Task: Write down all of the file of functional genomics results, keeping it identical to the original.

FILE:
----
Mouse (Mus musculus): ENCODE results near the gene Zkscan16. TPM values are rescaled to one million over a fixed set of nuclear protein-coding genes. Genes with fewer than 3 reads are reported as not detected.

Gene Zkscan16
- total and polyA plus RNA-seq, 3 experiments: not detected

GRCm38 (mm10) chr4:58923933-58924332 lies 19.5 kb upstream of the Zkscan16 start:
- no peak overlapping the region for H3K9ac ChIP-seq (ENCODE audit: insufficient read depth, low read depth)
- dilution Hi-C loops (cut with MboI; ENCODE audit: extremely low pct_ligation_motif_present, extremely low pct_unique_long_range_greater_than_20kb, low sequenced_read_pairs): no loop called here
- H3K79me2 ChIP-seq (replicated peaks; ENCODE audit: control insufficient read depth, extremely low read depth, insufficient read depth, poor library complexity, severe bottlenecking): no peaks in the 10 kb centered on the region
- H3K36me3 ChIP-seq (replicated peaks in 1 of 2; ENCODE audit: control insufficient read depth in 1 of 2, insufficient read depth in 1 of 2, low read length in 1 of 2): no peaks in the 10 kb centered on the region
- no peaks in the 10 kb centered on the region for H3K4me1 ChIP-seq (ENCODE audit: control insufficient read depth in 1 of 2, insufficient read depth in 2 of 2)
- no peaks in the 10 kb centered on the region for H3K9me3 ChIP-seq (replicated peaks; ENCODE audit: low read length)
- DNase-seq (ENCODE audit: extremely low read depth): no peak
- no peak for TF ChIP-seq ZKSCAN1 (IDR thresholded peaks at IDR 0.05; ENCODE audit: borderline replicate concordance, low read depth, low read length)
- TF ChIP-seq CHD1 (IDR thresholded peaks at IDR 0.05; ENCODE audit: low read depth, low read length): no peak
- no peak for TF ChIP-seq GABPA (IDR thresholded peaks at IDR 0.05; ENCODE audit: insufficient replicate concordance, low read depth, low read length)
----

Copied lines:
Mouse (Mus musculus): ENCODE results near the gene Zkscan16. TPM values are rescaled to one million over a fixed set of nuclear protein-coding genes. Genes with fewer than 3 reads are reported as not detected.

Gene Zkscan16
- total and polyA plus RNA-seq, 3 experiments: not detected

GRCm38 (mm10) chr4:58923933-58924332 lies 19.5 kb upstream of the Zkscan16 start:
- no peak overlapping the region for H3K9ac ChIP-seq (ENCODE audit: insufficient read depth, low read depth)
- dilution Hi-C loops (cut with MboI; ENCODE audit: extremely low pct_ligation_motif_present, extremely low pct_unique_long_range_greater_than_20kb, low sequenced_read_pairs): no loop called here
- H3K79me2 ChIP-seq (replicated peaks; ENCODE audit: control insufficient read depth, extremely low read depth, insufficient read depth, poor library complexity, severe bottlenecking): no peaks in the 10 kb centered on the region
- H3K36me3 ChIP-seq (replicated peaks in 1 of 2; ENCODE audit: control insufficient read depth in 1 of 2, insufficient read depth in 1 of 2, low read length in 1 of 2): no peaks in the 10 kb centered on the region
- no peaks in the 10 kb centered on the region for H3K4me1 ChIP-seq (ENCODE audit: control insufficient read depth in 1 of 2, insufficient read depth in 2 of 2)
- no peaks in the 10 kb centered on the region for H3K9me3 ChIP-seq (replicated peaks; ENCODE audit: low read length)
- DNase-seq (ENCODE audit: extremely low read depth): no peak
- no peak for TF ChIP-seq ZKSCAN1 (IDR thresholded peaks at IDR 0.05; ENCODE audit: borderline replicate concordance, low read depth, low read length)
- TF ChIP-seq CHD1 (IDR thresholded peaks at IDR 0.05; ENCODE audit: low read depth, low read length): no peak
- no peak for TF ChIP-seq GABPA (IDR thresholded peaks at IDR 0.05; ENCODE audit: insufficient replicate concordance, low read depth, low read length)